The first UK jail sentences of campaigners protesting against fracking have provoked strong reaction in the county.
A group of four out-of-town activists who caused four days of chaos when they climbed on to vehicles visiting the controversial Cuadrilla drilling site in Little Plumpton were given custodial sentences at Preston Crown Court yesterday.
READ MORE: Men become first anti-frackers to be jailed
Supporters of fracking welcomed the tough stance pointing to the traffic disruption on the busy A583 Preston New Road which followed their action last year.
But green campaigners said the sentences were unjustified as the protest was peaceful and in defence of the environment.
The four men – soil scientist Simon Roscoe Blevins, 26, primary school teacher Richard Loizou, 31, and piano restorer Richard Roberts, 36, and Julian Brock, 47, are the UK’s
first anti-fracking protesters to receive custodial sentences.
The defendants blew kisses and looked close to tears as fellow protesters in the gallery burst into song as they were led down.
It is the first time in more than 80 years that laws around public nuisance have been used against environmental campaigners – the last being in 1932 after a protest in Derbyshire.
Until now all previous cases have resulted in fines or community service.
Blevins and Roberts were found guilty of public nuisance after a trial and were jailed for 16 months, with co-defendant Loizau jailed for 15 months.
Brock, who had admitted the charge, was given 12 month, suspended for 18 months and put on a rehabilitation activity.
Their protest, which involved camping on top of four lorries and preventing deliveries and vehicular movement to the A583 Preston New Road site, caused widescale disruption to businesses and residents for four days in July 2017.
Judge Robert Altham rejected submissions they had not realised the scale of their actions and said people’s lives had been “criminally disrupted”.
He added: “No person who has any experience of life could fail to understand the effect of blocking a main carriageway between a city and a town, especially if they are on top of a lorry watching the disruption unfold.”
Preston Crown Court heard residents had suffered difficulties in access and egress to their homes through congestion and the effects on public transport.
Businesses suffered loss of trade as well as inconvenience to customers and problems with deliveries and collections.
The judge said the most “striking” evidence was that of an elderly disabled pensioner who relied on public transport and had to be dropped further from her home due to the traffic rerouting, taking her 90 minutes to struggle home.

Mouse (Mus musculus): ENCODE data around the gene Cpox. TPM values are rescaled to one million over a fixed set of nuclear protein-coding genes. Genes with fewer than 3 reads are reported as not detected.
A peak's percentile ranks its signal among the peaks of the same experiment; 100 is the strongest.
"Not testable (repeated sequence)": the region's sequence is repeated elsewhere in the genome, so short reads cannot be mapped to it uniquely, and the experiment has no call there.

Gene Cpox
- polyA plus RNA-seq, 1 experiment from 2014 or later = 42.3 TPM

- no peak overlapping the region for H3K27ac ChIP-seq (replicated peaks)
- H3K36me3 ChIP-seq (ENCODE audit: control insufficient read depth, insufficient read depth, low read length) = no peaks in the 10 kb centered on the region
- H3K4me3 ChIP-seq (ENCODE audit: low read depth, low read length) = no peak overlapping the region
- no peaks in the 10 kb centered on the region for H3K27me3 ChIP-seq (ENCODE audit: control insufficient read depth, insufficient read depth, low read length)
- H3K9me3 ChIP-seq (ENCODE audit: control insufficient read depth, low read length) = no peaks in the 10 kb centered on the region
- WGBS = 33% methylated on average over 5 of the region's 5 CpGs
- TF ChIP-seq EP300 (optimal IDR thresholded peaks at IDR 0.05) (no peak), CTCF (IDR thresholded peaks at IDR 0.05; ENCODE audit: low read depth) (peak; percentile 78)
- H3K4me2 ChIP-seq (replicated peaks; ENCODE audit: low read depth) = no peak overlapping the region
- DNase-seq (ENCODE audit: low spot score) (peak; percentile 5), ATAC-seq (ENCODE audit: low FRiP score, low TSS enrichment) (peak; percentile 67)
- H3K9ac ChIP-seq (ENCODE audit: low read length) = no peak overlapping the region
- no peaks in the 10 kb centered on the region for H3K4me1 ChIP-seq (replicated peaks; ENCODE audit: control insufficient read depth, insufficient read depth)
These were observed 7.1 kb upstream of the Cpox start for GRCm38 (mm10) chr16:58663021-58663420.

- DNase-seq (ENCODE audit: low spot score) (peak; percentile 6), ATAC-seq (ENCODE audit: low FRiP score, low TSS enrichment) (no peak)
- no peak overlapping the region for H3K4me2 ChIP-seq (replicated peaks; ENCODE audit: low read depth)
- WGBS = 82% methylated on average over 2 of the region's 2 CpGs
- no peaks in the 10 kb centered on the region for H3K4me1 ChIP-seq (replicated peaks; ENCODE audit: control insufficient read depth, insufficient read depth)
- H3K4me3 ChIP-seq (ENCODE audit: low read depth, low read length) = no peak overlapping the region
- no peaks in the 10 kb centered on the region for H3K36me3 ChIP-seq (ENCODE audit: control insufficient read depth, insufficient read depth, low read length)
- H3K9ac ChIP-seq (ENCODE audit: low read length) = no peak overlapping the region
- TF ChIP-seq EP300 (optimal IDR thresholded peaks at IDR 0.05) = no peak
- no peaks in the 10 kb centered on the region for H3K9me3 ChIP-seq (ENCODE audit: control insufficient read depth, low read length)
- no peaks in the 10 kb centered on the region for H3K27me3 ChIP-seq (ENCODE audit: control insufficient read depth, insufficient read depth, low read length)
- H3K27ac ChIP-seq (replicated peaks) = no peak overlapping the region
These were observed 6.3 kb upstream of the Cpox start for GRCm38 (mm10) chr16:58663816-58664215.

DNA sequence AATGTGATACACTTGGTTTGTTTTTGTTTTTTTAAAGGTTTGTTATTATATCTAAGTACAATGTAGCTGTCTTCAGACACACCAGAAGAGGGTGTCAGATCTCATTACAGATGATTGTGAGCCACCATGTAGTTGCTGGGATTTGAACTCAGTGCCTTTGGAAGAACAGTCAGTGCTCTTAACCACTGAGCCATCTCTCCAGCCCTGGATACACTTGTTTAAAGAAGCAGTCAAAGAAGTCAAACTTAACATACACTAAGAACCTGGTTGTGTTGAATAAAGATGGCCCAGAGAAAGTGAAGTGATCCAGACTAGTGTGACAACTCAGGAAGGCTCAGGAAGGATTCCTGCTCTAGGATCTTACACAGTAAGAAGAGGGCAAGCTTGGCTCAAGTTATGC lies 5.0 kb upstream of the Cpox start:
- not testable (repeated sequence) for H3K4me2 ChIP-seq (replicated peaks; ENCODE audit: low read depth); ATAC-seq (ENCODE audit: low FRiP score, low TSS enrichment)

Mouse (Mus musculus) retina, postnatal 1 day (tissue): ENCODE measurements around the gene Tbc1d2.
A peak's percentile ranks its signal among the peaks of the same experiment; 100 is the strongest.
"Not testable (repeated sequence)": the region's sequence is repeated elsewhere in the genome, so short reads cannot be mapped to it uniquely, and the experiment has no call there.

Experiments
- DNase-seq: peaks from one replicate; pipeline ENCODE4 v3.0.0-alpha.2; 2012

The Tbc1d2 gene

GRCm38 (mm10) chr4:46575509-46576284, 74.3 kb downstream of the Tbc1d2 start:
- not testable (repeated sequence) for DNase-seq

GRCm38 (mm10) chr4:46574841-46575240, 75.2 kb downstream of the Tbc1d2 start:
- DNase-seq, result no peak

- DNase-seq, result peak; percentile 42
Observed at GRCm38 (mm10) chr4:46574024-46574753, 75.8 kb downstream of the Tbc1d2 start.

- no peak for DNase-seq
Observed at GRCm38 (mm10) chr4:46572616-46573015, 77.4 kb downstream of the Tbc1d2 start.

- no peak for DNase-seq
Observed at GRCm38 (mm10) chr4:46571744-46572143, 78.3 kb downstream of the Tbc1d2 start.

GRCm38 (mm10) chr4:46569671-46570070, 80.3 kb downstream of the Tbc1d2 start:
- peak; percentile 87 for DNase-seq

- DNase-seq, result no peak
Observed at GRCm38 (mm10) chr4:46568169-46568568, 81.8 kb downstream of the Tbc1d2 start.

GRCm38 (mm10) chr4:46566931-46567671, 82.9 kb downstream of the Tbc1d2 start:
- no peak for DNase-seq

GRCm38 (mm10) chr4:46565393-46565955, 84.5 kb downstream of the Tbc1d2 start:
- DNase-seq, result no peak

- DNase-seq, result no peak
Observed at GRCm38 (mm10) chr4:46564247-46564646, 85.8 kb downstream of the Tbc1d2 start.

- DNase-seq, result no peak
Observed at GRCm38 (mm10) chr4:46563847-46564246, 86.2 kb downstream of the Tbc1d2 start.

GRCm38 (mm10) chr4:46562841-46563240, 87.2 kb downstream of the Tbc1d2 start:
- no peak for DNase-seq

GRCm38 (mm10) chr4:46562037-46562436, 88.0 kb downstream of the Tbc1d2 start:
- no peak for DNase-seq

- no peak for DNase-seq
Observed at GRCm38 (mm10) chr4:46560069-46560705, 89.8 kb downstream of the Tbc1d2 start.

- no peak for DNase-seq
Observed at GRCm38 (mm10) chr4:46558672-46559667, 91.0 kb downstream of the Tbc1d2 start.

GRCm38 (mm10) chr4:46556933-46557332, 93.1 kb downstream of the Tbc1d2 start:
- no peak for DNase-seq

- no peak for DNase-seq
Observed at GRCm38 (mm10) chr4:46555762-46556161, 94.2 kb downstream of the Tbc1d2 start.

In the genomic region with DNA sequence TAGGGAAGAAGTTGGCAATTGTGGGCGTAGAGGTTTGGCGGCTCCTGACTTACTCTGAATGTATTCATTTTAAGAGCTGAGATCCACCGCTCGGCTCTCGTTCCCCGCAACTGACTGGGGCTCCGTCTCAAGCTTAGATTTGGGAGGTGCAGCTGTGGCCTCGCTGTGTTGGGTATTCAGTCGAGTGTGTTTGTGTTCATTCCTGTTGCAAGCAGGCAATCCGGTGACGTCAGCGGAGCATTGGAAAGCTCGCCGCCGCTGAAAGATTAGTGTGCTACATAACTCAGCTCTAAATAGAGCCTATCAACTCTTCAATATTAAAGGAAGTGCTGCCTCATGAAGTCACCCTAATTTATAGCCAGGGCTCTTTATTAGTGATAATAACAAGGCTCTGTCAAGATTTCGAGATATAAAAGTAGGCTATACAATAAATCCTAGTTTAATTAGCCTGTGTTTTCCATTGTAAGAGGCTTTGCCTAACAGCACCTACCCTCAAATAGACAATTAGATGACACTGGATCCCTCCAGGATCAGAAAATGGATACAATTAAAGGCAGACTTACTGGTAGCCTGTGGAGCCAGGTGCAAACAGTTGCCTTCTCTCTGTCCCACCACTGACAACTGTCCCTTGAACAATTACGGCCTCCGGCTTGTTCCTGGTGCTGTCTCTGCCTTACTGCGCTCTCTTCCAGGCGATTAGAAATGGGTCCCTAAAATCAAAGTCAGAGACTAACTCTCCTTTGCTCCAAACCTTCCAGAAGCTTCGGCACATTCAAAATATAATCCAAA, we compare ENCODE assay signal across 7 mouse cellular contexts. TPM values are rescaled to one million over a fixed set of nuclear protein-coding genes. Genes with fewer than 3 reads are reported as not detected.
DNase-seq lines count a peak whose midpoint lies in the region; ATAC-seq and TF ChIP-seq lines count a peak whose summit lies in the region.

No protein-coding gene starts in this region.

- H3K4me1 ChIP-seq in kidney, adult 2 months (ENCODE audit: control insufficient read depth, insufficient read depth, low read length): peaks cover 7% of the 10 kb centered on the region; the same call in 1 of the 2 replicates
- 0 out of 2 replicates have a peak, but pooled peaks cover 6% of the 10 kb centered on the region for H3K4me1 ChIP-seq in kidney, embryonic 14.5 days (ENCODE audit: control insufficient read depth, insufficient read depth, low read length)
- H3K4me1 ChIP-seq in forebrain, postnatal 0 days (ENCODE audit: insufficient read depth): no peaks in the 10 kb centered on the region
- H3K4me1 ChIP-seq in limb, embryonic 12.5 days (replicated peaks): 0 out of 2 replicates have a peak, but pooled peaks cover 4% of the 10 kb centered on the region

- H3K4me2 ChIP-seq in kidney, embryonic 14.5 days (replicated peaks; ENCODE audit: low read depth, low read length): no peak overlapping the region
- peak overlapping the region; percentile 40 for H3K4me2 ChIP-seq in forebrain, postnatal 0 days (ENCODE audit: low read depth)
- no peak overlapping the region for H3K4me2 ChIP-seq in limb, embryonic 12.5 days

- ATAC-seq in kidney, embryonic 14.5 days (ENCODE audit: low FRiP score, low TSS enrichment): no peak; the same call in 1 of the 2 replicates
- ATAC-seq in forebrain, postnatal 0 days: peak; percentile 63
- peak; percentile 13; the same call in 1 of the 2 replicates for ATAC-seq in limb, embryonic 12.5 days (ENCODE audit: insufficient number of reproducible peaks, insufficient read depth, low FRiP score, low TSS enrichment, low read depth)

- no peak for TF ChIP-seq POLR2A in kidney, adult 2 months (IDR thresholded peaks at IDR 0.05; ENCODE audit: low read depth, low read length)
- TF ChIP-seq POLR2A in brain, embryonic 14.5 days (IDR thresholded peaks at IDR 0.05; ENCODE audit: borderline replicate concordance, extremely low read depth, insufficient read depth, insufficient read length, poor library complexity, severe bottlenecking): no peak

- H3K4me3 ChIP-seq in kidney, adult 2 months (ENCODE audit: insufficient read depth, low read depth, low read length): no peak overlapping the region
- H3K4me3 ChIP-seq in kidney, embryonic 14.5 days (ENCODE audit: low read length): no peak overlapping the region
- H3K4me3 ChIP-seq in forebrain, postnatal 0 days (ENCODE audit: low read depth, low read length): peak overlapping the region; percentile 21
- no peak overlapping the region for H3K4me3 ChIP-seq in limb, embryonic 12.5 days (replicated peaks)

The case dates back to Tuesday, July 25 when a convoy of seven lorries were travelling from Immingham Docks towards Blackpool to the Cuadrilla site.
They were carrying specialist drilling equipment hired specifically for the job, from the continent, by Cuadrilla.
Prosecuting, Craig MacGregor said: “The police were warned about the imminent arrival of the convoy, about 15 minutes before its arrival on Preston New Road, and tried to protect the route to the site by the use of police cars in front and behind the convoy, a physical cordon of police officers outside of Maple Farm, where the protesters were camped.”
The court heard Lancashire Police’s Bronze Commander on the ground Inspector Hurt, who had the experience of hundreds of protests at and around the site, was used to people getting into the road to try to stop vehicles, whether by lying in the road, running into the road or slow walking in front of the vehicles.
The convoy was stopped by other campaigners getting into the road, managing to get through the police cordon and bringing the lorries to a halt.
At 8.06am Roberts managed to get through the police cordon and climbed on top of the cab of the first lorry in the convoy and it could not then safely move without potential injury to him.
Loizou was also able to get through the police cordon and climbed on top of the cab of the last lorry, about 30m from the exit junction of Carr Bridge residential estate.
The traffic on the A583, the main arterial road between Preston and Blackpool, which is used as a ‘blue light route’ by emergency services, was brought to a standstill in both directions.
Mr MacGregor added: “As a result of this protest and the need to protect public safety and keep this major road open Insp Hurt called on one further PSU – the officers were taken from other front line duties.
“As a result of the road blockage there was ‘significant congestion’ and ‘increase in traffic queues’.”
The police put up diversions to re-route traffic from Peel Corner to Fox Lane Ends a mile and a half apart. Traffic was backed up from the roundabout at the M55 right back onto the motorway.
The road was still blocked at 3.18pm when Simon Blevins climbed on to a lorry stationary in the east bound lane.
Footage of them dancing to music and pretending to surf on top the lorry cabs was played in court.
Between 5pm and 6pm on July 25 July the police managed to get a contraflow running which allowed them to clear some of the traffic but traffic was backed up onto many other nearby roads.
The first to come down was Loizou, 31, of Platt Lane, Manchester, after 45 hours and six minutes.
Blevins, 25, of Andover Street, Sheffield, came down having spent 73 hours and 27 minutes on the lorry.
Roberts, of Upper Richmond Street, London, climbed down at 8.13pm on July 28 after 84 hours and 19 minutes.
Brock, of Ellacombe Church Road, Torquay, came down after 76 hours and six minutes on a lorry.
Judge Robert Altham said Cuadrilla was granted a licence to explore for shale gas at a site just off Preston New Road in January last year.
He added: “Since that licence was granted that site has become a focus of those protesting against fracking in general.”
More than 80 fellow protesters attended Preston Crown Court as the hearing began on Tuesday before its conclusion yesterday.